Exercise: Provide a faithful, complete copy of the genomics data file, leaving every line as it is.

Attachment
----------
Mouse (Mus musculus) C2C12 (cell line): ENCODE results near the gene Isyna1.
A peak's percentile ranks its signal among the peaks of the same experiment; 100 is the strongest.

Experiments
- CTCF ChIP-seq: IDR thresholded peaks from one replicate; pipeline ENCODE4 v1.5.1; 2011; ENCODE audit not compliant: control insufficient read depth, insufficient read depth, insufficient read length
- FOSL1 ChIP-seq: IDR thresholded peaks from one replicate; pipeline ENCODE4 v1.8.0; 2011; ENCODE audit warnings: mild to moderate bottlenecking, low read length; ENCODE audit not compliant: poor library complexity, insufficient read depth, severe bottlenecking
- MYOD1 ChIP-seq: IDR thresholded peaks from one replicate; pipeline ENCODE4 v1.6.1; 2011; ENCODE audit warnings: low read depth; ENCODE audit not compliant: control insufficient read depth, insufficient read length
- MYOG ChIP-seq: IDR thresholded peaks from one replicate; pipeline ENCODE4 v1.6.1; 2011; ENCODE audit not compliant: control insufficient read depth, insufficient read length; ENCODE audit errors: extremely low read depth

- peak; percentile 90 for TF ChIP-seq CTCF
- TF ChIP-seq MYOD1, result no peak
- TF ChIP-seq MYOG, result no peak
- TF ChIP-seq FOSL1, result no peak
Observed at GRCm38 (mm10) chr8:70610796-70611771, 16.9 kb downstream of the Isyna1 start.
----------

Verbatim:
Mouse (Mus musculus) C2C12 (cell line): ENCODE results near the gene Isyna1.
A peak's percentile ranks its signal among the peaks of the same experiment; 100 is the strongest.

Experiments
- CTCF ChIP-seq: IDR thresholded peaks from one replicate; pipeline ENCODE4 v1.5.1; 2011; ENCODE audit not compliant: control insufficient read depth, insufficient read depth, insufficient read length
- FOSL1 ChIP-seq: IDR thresholded peaks from one replicate; pipeline ENCODE4 v1.8.0; 2011; ENCODE audit warnings: mild to moderate bottlenecking, low read length; ENCODE audit not compliant: poor library complexity, insufficient read depth, severe bottlenecking
- MYOD1 ChIP-seq: IDR thresholded peaks from one replicate; pipeline ENCODE4 v1.6.1; 2011; ENCODE audit warnings: low read depth; ENCODE audit not compliant: control insufficient read depth, insufficient read length
- MYOG ChIP-seq: IDR thresholded peaks from one replicate; pipeline ENCODE4 v1.6.1; 2011; ENCODE audit not compliant: control insufficient read depth, insufficient read length; ENCODE audit errors: extremely low read depth

- peak; percentile 90 for TF ChIP-seq CTCF
- TF ChIP-seq MYOD1, result no peak
- TF ChIP-seq MYOG, result no peak
- TF ChIP-seq FOSL1, result no peak
Observed at GRCm38 (mm10) chr8:70610796-70611771, 16.9 kb downstream of the Isyna1 start.